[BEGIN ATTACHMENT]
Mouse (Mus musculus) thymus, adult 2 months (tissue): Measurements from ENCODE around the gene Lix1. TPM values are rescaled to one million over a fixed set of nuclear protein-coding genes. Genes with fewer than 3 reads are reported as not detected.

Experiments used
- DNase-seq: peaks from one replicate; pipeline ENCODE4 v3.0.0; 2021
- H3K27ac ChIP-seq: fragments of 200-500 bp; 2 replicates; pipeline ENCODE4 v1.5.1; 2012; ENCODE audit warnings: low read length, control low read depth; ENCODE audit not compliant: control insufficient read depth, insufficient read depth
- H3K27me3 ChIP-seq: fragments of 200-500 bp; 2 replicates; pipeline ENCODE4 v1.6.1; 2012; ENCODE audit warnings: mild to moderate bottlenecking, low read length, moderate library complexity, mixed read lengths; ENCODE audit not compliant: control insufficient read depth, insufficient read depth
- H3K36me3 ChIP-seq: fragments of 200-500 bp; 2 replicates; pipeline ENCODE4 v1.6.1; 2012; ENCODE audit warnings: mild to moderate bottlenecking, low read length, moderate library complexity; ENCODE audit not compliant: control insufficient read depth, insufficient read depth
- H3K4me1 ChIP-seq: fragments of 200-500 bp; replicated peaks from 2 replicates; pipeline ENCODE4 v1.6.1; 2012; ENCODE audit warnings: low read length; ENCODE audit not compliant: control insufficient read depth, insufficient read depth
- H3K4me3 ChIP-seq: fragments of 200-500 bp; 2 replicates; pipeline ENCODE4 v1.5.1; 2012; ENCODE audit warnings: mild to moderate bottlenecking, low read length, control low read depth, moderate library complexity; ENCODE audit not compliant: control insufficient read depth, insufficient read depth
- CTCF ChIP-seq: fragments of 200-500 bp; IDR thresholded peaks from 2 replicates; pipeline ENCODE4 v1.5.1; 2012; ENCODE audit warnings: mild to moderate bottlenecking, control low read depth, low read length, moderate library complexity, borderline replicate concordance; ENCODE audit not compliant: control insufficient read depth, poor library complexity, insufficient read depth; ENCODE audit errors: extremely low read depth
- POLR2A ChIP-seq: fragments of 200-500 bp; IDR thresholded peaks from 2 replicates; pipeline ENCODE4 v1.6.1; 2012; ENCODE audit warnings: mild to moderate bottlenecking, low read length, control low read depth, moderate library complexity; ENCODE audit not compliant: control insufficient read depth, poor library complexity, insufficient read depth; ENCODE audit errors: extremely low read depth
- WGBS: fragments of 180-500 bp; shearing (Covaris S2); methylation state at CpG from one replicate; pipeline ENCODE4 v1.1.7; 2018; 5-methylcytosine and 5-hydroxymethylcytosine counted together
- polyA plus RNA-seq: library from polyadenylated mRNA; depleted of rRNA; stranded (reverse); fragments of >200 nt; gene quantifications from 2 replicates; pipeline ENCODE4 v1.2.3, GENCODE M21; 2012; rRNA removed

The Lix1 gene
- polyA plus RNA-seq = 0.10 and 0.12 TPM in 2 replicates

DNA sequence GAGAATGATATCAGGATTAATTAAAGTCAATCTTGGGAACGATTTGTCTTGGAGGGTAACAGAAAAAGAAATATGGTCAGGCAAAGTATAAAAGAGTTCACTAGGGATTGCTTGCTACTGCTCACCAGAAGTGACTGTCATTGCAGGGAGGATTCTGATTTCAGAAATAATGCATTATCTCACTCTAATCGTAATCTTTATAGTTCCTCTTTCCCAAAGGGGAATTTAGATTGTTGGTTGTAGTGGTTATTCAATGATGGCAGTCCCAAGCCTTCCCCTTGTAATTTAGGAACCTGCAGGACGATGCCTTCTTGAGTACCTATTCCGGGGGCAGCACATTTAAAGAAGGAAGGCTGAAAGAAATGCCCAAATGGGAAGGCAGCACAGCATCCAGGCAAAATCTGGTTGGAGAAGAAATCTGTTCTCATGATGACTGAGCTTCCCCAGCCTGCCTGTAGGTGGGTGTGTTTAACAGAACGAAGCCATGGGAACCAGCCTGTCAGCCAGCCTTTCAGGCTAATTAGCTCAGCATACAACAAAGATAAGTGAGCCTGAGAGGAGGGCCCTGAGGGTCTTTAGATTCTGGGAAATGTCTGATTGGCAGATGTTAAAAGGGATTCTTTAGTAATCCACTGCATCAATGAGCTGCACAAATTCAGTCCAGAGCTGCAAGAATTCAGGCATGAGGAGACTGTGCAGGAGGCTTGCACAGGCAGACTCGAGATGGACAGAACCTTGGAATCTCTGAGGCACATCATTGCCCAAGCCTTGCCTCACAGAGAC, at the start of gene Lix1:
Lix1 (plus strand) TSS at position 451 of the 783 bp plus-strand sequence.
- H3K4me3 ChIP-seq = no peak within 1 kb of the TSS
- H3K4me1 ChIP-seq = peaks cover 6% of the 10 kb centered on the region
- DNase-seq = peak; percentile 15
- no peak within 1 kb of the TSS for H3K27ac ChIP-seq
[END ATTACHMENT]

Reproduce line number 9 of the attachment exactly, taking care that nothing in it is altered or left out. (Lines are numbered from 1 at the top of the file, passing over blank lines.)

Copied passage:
- CTCF ChIP-seq: fragments of 200-500 bp; IDR thresholded peaks from 2 replicates; pipeline ENCODE4 v1.5.1; 2012; ENCODE audit warnings: mild to moderate bottlenecking, control low read depth, low read length, moderate library complexity, borderline replicate concordance; ENCODE audit not compliant: control insufficient read depth, poor library complexity, insufficient read depth; ENCODE audit errors: extremely low read depth